Chronic Hypoxia (CH)-induced pulmonary hypertension (PH) is a significant source of morbidity and
mortality in patients with chronic obstructive pulmonary diseases. It is widely recognized that vasoconstriction
is a critical mediator of PH, although the mechanisms involved are poorly understood. Our previous studies
have demonstrated that enhanced vasoconstrictor sensitivity following CH involves a requisite reduction in
pulmonary arterial smooth muscle cell (PASMC) membrane cholesterol content. We have also demonstrated
that CH augments vasoconstrictor reactivity by a switch in signaling from primarily calcium-dependent
mechanisms to a Ca2+ sensitization pathway that involves the epidermal growth factor receptor (EGFR) and
reactive oxygen species (ROS). However, the mechanisms by which CH decreases membrane cholesterol and
how this unmasks EGFR-dependent vasoconstriction has yet to be assessed.
The proposed studies will investigate the central hypothesis that coupling of vasoconstrictor stimuli to
EGFR signaling following CH promotes PASMC hypercontractility through a ROS-dependent decrease in
membrane cholesterol. To test this hypothesis, protocols will employ both in vivo and in vitro approaches using
a variety of experimental preparations from molecular and single cell imaging studies to video-microscopy of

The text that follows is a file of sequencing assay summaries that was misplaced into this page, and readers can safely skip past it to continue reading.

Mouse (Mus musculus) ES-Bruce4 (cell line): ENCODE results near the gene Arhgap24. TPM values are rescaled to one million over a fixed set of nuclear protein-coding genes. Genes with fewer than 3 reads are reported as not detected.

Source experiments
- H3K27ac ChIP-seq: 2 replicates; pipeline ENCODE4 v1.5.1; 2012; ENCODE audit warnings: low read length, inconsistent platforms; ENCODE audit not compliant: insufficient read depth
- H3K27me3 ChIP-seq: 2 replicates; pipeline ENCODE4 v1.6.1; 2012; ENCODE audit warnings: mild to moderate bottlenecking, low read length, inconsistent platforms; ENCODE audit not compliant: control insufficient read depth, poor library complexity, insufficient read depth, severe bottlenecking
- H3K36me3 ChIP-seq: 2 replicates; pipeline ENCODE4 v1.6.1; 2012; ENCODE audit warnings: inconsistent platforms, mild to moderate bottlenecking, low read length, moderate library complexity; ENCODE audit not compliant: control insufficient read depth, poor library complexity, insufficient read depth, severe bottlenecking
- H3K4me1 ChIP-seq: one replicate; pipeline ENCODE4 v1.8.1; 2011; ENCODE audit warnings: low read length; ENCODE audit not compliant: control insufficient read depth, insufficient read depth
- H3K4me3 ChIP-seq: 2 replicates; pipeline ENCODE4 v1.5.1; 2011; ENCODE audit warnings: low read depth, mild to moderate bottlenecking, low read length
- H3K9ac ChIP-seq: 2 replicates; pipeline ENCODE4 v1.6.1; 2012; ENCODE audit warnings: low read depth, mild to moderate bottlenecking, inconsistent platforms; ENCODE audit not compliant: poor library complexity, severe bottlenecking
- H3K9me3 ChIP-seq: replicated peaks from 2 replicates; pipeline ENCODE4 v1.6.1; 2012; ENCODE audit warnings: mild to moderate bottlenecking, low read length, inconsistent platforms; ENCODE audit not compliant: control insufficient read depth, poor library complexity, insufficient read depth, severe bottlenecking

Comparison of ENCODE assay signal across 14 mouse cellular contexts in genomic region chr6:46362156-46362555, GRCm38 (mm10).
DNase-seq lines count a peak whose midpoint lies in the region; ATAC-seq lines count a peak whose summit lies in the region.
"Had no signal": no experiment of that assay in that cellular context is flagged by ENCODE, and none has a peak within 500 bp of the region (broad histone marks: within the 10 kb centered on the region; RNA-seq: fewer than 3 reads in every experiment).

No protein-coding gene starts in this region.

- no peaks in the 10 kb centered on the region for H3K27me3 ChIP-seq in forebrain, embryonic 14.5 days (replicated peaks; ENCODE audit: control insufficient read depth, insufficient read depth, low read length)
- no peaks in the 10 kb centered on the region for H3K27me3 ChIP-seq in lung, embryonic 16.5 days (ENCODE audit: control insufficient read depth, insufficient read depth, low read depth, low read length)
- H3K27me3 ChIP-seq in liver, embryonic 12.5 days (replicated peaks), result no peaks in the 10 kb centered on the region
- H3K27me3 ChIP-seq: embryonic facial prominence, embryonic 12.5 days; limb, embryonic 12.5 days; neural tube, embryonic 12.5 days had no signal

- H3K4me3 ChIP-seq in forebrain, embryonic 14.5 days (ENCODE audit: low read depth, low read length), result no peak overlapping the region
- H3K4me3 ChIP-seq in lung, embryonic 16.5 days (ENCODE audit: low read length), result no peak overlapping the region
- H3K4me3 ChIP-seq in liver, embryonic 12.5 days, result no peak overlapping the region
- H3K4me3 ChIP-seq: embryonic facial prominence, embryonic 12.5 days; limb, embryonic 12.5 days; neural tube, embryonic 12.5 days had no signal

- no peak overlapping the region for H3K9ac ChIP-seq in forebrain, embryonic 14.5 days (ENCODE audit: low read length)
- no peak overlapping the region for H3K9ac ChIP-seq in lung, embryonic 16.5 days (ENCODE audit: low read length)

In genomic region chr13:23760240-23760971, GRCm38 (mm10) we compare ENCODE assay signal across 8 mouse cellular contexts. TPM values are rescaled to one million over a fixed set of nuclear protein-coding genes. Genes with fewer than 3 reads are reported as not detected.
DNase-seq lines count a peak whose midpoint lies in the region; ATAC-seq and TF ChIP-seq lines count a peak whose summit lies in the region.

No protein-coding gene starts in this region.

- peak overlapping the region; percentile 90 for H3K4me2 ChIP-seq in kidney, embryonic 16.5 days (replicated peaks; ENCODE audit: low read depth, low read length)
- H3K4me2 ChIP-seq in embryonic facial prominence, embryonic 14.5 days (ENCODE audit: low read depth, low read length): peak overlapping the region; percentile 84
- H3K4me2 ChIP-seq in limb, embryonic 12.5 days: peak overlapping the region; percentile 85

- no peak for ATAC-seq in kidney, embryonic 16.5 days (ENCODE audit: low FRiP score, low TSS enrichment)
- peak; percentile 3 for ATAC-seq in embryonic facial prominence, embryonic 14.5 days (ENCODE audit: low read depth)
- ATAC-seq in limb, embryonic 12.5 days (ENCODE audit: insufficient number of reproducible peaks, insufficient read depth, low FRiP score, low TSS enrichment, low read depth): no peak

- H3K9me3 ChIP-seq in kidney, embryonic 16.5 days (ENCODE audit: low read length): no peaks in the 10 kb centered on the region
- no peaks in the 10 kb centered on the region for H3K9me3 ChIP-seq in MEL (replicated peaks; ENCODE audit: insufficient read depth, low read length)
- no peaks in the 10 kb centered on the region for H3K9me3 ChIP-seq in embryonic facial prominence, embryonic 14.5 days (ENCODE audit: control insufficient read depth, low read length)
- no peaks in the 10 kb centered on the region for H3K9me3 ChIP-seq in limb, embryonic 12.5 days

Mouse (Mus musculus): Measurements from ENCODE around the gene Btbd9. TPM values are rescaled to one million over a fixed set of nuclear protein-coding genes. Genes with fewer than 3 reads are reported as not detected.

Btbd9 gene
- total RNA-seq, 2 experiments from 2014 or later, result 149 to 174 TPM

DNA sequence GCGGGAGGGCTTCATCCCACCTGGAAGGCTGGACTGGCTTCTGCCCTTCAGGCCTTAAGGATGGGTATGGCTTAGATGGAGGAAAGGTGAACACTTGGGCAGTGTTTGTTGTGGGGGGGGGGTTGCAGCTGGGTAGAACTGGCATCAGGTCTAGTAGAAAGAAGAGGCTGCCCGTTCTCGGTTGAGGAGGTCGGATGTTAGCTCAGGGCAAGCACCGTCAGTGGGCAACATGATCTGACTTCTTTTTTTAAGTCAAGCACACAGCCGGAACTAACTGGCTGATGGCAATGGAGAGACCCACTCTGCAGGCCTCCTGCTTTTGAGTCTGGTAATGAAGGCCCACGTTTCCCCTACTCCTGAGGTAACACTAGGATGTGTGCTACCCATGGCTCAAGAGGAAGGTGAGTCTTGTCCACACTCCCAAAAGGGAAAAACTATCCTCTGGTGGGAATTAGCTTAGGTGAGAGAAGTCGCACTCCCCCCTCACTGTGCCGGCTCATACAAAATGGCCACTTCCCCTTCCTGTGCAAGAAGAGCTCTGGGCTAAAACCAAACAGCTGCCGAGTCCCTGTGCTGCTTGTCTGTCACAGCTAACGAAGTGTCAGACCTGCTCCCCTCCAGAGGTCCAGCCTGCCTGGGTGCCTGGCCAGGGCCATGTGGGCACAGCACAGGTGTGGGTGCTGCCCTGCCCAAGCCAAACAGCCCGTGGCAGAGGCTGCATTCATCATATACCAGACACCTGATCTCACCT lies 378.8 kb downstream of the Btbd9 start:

pressurized small pulmonary arteries using a rat model of CH-induced PH.
We plan to pursue the following specific aims:
Specific Aim 1: Determine the mechanism by which CH decreases PASMC membrane cholesterol.
Hypothesis: Elevated ROS production during CH diminishes membrane cholesterol.
Specific Aim 2: Determine the mechanism by which decreased PASMC membrane cholesterol augments
vasoconstrictor sensitivity following CH.
Hypothesis: Decreased PASMC membrane cholesterol in response to CH unmasks EGFR-dependent
pulmonary vasoconstriction through regulation of NOX2 and Rac1.
The applicant will be immersed in a rich training environment in the Vascular Physiology Group at the UNM
School of Medicine through a unique, multi-sponsor mentoring team that will facilitate his research training in
defining novel mechanisms by which ROS alter the PASMC membrane microenvironment to affect cellular
function in CH-induced PH. The proposed training plan will afford the applicant intensive training experiences
in a variety of new experimental approaches, refinement of his oral and written communication skills, and
professional development training that will aid him in achieving his goal as an independent, academic
physician-scientist in pulmonary research.